What you mention about vivid dreaming feeling more 'real' than reality; what I can relate there is only that my dreams can almost feel like an entire day or, ordeal, awakening exhausted from the dream.  Thankfully, I've never had any difficulty in differentiating the dreams from reality (besides while having perhaps a Hypnagognic Dream with Sleep Paralysis, yet upon actual awakening it is clear), but they can be so exhausting and can be very easily remembered at times, often mixing familiar places and persons/friends within the dream.  I won't say that they're controllable, but there is at times obvious mannerism or thought processes, which would be how I'd (or what I'd) think normally if I were awake.  And, they can be unusual in manners like, awakening within one dream, thinking that you've awoken, then finding yourself awakening again, and possibly even again; like dreams within dreams.


Now,  I do not want to discourage you in any way, but Polysomnography (sleep study) and the Multiple Sleep Latency Test (MSLT - a series of naps to determine how quickly you fall into REM and more, to determine if you have Narcolepsy) are what is used to determine it all.  They can do a spinal tap to measure the Hypocretin levels, this seems to relate more specifically to when Cataplexy is present and am not sure how often it is done.?  There is no 100% test to determine it though, and there seems like the terminology a lot of confusion; and there is still a lot of unknown/s and misunderstanding all over regarding it all...  As you may see by searching around on the forum/s there's not always success in treatments, but there is some.  Personally I've not had much or any success with them, so I basically have found lifestyle adjustments, food/routine/stress-avoiding/sleep-hygiene/recognition/paying-close-attention, to help.  I should mention I have many other health matters which come and go (plethora of ENT matters plus migraines and headaches, depression), some are persistent (neck pains/allergies/many sensitivities/tremors).

Please don't take what I'm saying with too much weight.

Do what you need to do, take whatever test and try what you're comfortable with.


The best of luck.

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Dear members of the Narcolepsy Network,



But what I'm trying to understand, and what countless medical journals and 'advice' websites can't tell me, is how really 'awake' or 'fully conscious' a narcoleptic is before they are diagnosed and being treated.

I was recently having a discussion with someone who has Fibromyalgia, we were both trying/thinking/wishing we could see how everyone else felt so that we could see just how a normal person feels pain/wakefulness.  Its hard to do when you don't remember a time when you have felt rested to compare what normal feels like.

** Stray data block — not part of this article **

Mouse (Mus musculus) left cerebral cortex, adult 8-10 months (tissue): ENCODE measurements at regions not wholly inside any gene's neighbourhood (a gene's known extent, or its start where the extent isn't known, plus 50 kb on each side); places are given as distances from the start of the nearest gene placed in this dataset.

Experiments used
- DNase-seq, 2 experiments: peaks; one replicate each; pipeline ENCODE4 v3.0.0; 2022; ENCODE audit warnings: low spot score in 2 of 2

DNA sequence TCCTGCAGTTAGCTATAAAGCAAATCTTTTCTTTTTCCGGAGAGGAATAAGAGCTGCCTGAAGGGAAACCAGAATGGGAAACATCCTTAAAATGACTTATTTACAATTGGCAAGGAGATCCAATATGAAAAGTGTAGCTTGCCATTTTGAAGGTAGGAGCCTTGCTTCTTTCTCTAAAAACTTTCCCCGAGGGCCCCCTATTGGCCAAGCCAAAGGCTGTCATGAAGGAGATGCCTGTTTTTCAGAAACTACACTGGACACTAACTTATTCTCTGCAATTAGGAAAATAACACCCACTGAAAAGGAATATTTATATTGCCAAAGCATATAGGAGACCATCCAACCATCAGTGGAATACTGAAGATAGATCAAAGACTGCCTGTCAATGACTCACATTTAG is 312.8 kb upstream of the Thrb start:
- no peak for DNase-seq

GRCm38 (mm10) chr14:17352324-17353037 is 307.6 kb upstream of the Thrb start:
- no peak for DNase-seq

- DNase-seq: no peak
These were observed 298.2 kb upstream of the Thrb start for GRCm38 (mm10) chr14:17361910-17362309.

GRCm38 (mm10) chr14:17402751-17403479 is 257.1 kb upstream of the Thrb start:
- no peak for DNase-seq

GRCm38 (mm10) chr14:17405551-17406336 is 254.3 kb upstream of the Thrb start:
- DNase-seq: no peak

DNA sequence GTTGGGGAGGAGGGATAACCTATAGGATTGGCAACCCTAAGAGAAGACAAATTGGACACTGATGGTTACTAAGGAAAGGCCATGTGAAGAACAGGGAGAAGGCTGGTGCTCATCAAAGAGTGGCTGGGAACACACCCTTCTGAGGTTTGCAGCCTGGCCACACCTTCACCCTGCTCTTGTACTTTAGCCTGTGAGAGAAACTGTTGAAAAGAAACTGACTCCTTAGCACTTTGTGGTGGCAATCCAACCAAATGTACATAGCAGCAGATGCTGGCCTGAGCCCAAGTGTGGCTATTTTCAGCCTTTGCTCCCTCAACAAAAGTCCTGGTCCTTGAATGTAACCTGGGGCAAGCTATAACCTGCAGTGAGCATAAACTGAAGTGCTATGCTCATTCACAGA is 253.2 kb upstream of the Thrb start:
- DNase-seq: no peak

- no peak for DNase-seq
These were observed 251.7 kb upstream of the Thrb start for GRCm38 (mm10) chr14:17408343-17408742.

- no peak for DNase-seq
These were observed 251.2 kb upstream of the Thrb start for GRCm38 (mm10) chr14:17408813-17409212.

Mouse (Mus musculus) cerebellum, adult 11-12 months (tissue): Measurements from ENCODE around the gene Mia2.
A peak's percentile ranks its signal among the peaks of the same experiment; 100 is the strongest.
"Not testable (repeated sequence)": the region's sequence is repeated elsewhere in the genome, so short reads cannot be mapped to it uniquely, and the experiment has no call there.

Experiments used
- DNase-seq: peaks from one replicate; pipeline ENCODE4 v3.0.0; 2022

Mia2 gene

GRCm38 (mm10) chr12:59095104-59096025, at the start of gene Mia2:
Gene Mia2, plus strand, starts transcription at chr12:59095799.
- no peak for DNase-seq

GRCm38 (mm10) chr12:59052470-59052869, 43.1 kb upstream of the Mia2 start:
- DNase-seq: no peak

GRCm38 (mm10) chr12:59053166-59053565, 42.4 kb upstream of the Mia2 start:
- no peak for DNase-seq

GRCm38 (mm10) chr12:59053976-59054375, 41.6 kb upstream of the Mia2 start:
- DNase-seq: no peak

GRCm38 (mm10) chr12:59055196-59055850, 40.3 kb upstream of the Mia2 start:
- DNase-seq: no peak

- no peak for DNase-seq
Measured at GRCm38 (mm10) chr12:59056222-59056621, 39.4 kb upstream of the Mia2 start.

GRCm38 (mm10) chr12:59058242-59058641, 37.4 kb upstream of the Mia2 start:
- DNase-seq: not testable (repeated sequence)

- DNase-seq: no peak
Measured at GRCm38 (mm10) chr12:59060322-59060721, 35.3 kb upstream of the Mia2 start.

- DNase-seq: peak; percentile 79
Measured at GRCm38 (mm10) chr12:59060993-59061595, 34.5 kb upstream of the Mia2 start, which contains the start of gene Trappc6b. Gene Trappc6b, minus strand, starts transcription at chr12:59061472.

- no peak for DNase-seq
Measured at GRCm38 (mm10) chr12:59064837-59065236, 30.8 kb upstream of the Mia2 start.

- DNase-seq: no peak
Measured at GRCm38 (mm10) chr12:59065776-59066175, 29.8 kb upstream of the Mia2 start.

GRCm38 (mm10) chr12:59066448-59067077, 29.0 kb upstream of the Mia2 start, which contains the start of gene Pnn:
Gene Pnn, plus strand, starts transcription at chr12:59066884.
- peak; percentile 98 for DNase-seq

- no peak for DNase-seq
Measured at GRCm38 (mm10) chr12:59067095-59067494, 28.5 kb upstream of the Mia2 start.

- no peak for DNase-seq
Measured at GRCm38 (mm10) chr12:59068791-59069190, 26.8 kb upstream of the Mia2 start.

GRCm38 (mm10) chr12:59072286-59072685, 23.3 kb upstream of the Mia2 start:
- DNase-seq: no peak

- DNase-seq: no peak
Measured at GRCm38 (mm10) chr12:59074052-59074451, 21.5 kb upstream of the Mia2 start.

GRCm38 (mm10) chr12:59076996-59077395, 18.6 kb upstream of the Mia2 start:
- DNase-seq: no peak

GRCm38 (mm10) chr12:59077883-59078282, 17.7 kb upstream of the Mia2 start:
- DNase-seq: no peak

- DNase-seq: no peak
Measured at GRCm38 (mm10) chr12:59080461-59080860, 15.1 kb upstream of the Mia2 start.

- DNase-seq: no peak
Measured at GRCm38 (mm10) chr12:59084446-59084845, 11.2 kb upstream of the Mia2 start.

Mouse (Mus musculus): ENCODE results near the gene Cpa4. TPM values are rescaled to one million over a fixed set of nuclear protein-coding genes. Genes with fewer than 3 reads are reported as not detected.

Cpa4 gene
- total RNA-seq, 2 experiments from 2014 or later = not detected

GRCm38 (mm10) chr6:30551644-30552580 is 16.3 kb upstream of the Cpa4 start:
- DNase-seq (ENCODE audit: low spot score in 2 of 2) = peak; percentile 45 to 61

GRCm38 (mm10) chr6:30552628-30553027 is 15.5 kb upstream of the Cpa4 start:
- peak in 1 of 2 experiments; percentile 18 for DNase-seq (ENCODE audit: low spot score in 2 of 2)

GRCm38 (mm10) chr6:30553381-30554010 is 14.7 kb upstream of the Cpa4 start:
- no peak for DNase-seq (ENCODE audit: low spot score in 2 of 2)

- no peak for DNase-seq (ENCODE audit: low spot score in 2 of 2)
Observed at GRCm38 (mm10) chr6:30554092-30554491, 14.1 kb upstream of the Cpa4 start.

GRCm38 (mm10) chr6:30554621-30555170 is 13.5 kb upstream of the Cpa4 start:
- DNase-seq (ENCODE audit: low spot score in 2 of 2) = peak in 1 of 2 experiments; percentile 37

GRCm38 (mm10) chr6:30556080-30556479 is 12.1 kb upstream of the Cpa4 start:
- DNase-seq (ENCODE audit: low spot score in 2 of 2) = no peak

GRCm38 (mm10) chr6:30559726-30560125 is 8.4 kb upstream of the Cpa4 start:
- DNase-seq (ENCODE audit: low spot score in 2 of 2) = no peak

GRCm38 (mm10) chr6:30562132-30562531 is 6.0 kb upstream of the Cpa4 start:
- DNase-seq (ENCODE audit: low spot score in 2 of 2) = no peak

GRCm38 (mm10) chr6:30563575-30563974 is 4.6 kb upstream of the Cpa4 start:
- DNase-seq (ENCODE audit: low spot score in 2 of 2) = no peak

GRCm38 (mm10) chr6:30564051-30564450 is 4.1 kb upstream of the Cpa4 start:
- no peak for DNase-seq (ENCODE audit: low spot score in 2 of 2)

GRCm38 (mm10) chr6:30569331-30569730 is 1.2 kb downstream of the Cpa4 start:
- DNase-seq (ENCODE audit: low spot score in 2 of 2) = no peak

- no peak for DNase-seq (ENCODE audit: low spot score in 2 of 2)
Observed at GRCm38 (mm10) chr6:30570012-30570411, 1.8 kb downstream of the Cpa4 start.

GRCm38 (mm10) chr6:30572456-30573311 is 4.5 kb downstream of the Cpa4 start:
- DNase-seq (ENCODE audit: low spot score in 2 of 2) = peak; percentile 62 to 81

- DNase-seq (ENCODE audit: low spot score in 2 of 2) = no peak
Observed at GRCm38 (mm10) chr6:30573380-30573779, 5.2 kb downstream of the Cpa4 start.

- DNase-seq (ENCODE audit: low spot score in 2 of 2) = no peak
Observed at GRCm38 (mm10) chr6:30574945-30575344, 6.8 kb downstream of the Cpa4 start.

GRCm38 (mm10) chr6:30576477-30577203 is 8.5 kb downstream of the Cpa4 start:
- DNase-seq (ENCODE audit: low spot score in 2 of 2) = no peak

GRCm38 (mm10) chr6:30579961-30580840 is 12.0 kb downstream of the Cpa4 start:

With all that being said I am always sleepy I don't have moments where I think to myself gosh I am not in the least bit tired!  Sometimes right before bed I am a little more alert than I am around 2:00/3:00 pm.  Now my tiredness has many different levels and since being on Xyrem I have more of the semi tired rather than full blown haze of sleepiness. Before treatment I had a hard time driving without falling asleep, classes, meetings, ect where a struggle (used to down 5 hour energies).  


When I didn't know what was wrong with me I thought everyone felt just as tired as I did... little did I know it wasn't the norm at all.

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Well said.  -> "When I didn't know what was wrong with me I thought everyone felt just as tired as I did... little did I know it wasn't the norm at all."


I knew something was off, but the tiredness for me seemed somehow more like fatigue and other health matters definitely were sporadic and too often, so paying close attention to such did not occur till after the diagnosis (that is the only thing that changed from having the diagnosis, which allows me to juggle things better, by understanding and recognizing).

Often, I feel mentally strong, yet when I immerse myself in some place or group, I find that mental strength to quickly dissipate.

It is rare that I feel physically strong, yet here and there, I do (thankfully).

The combination of being both mentally and physically strong simultaneously, is too rare.


Sorry am about to go off topic (tantrum!) here, perhaps.  Please disregard this, and/or do not take it heavily, I do mean absolutely no offense, nor insult...

I just can't help think in these terms...

Often, I wonder about the word 'normal' and to be very honest 'I really do not like the word as I don't believe such a thing actually exist.'

Does any 'normal' exist?  Are we talking specific to region, to gender, to nation; there's just too much for any such thing. (sorry I am more than a bit stubborn)

Is there actually, ever, such a thing/action/occurrence?  Words like typical, standard, usual, ordinary and common, all ring a bit more realistic somehow, to me.

Who decides what is 'normal?' 

Is it some statistical equation, regarding the mean and/or average?

Perhaps it may be like the word time?

Which is really more of a tool than an actual thing. 

Being born in a city that didn't ever change its clock for daylight savings time, till a few years back when the state decided it should partake in such, I found it unusual having to do such.

That comes down to agriculture from what I understand...